"You cannot understand somebody else if you're focused on yourself, motivate somebody else if you focus on your own motivations, and you cannot work cooperatively with somebody else if you only think about what you can get out of the cooperation."

EQ, to define it simply, is the ability to be interested in others rather than yourself. You cannot understand, motivate or cooperatively work with others if you are interested in yourself and trying to be interesting. Instead be interested in them. Being interested in others rather than being interesting is the first step to making more friends and having more influence. No one likes to have a conversation with someone that only cares about themself because let's face reality; no one cares about you. They care about themselves. Everyone in the whole world cares about themselves. Yes, there are some situations where they don't care only about themselves such as married couples and their love towards each other, or the love of a mother towards her children. In addition, there are some situations where people live out their lives for a cause such as animal welfare - in these cases; they care about more about the animals than they do themselves. However, most of the time, people care about themselves; their future, hope, happiness and liberty. A friend of mine recently gave blood and good on him for being generous and caring. However, what a lot of people don't know about this activity is that, contrary to most beliefs, people give blood because it benefits them. They feel something by doing it. For example, they might feel generous, caring and good. They seek the pleasure of the compliments they receive for being generous. People give blood because it makes them feel like they are giving something back, and being generous. Same with donations. People donate money because it benefits them. They feel like they are a good person. Everything you do, you do to benefit you. There is nothing wrong with this. It's just the way it is, most of the time in the world today.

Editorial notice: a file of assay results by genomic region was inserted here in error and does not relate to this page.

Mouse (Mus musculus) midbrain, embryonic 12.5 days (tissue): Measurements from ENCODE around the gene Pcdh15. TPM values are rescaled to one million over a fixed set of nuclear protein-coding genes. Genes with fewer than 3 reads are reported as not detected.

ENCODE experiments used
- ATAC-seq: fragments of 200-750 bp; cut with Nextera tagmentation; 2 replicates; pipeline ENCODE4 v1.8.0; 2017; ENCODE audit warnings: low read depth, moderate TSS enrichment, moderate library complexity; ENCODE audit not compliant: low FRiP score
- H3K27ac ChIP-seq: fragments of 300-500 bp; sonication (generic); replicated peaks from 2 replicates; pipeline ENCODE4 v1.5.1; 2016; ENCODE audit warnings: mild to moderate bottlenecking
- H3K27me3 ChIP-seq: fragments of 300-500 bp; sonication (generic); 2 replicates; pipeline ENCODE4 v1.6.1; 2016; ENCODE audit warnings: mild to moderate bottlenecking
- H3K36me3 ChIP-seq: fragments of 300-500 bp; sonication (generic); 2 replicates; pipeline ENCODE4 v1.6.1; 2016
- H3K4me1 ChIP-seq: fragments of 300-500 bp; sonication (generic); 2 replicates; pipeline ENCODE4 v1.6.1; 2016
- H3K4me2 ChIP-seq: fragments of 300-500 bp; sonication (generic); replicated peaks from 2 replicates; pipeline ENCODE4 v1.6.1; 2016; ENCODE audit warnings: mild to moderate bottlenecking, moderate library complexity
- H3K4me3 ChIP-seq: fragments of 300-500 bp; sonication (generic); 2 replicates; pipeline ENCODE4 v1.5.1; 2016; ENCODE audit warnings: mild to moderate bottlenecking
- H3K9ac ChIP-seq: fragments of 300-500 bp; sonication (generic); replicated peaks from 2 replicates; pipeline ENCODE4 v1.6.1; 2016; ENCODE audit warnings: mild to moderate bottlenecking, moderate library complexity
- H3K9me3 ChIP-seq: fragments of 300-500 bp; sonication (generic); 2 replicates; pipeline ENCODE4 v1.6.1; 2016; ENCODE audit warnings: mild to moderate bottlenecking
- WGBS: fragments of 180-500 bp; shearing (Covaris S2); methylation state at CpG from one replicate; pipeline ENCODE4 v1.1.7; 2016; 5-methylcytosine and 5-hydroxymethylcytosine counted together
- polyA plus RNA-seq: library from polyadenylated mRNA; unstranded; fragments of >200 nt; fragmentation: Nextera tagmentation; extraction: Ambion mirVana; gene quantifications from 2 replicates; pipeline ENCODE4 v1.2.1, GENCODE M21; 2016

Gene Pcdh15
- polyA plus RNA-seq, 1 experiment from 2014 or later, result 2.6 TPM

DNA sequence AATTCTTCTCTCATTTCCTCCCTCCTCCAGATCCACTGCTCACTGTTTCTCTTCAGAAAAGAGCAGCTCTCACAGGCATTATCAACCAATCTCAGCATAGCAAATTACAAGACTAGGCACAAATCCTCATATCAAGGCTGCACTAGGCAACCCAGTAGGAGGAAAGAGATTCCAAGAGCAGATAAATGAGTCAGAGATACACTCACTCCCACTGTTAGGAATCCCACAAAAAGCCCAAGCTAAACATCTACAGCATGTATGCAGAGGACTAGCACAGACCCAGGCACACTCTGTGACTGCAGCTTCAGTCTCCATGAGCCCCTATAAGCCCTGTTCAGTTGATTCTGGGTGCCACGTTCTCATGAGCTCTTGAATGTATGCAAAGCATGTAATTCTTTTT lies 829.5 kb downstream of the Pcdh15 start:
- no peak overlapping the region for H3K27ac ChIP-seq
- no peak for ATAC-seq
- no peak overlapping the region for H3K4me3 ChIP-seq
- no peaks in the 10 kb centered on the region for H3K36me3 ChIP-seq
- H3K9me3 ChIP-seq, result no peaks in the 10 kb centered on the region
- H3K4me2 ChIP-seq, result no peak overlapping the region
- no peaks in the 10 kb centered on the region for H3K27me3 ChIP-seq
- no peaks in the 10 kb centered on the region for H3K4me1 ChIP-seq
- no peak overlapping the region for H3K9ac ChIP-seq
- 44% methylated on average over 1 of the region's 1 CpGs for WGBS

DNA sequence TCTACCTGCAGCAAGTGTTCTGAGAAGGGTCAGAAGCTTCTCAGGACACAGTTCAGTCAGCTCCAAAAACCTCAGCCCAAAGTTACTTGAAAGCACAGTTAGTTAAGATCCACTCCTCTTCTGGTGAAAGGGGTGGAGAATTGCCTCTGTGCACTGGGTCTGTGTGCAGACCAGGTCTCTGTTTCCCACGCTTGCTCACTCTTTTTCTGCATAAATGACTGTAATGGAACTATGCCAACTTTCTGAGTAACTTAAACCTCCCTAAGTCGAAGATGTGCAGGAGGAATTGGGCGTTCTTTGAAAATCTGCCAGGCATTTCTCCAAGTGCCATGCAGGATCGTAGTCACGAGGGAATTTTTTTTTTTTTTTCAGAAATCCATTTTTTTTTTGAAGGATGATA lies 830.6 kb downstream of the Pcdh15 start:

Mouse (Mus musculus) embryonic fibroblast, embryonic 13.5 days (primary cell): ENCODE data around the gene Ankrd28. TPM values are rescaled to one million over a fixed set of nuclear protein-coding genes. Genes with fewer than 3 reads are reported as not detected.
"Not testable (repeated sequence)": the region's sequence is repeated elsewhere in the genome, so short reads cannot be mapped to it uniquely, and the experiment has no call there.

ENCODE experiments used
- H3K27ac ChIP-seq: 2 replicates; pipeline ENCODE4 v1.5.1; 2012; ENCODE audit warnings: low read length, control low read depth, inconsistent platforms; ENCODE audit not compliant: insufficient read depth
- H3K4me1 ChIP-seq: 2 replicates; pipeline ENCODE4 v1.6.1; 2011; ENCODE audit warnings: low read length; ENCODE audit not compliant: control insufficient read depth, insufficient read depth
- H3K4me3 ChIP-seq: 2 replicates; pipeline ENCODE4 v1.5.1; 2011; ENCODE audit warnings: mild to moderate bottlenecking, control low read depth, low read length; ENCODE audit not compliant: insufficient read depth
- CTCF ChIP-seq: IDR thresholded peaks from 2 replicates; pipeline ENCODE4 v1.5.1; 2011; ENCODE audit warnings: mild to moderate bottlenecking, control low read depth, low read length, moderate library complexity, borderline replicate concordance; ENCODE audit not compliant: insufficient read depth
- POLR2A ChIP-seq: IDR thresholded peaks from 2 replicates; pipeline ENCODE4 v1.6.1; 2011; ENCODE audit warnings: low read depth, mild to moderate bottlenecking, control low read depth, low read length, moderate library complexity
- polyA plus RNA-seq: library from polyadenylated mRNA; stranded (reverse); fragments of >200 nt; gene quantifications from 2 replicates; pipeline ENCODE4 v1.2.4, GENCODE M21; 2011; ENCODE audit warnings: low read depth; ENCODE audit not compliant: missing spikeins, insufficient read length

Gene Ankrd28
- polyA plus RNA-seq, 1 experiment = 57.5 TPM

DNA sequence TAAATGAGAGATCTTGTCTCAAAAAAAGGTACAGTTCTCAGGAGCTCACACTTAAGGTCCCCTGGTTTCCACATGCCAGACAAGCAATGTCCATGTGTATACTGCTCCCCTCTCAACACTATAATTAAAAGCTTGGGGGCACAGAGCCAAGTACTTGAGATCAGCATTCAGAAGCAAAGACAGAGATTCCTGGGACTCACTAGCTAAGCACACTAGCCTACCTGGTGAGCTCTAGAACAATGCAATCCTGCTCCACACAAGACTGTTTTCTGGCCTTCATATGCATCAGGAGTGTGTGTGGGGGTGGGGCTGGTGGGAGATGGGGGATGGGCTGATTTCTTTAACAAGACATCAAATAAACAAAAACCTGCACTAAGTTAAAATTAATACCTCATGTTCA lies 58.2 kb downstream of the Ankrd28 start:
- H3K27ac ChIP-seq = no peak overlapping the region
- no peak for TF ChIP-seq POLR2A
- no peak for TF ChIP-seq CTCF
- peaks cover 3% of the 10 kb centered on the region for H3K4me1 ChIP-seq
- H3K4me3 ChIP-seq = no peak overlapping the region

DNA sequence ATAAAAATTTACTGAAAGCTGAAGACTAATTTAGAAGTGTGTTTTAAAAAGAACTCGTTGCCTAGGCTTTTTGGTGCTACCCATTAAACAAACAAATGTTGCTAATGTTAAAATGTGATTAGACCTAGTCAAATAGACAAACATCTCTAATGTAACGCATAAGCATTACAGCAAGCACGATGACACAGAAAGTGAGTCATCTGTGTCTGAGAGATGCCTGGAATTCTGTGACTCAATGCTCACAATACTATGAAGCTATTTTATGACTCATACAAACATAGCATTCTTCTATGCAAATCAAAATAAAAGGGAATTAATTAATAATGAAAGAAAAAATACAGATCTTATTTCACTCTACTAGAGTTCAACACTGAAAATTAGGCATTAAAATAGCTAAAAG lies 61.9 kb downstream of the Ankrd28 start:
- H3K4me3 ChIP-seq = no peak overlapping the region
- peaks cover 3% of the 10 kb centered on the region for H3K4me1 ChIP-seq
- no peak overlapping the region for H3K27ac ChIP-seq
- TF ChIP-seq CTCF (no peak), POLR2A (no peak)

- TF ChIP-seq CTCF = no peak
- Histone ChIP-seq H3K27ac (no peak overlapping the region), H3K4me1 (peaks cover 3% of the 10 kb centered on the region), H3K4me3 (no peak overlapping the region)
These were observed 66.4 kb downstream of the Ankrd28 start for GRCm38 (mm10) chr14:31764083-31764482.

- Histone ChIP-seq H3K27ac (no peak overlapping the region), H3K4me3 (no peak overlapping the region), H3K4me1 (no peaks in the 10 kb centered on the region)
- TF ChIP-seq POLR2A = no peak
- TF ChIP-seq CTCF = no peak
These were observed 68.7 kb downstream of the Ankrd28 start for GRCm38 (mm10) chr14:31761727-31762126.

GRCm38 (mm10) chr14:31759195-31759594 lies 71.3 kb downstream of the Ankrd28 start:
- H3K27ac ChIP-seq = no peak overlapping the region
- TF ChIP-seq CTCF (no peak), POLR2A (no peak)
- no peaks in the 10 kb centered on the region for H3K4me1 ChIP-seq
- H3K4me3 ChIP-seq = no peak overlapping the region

"The higher your interest in the success of others, the greater your success will be."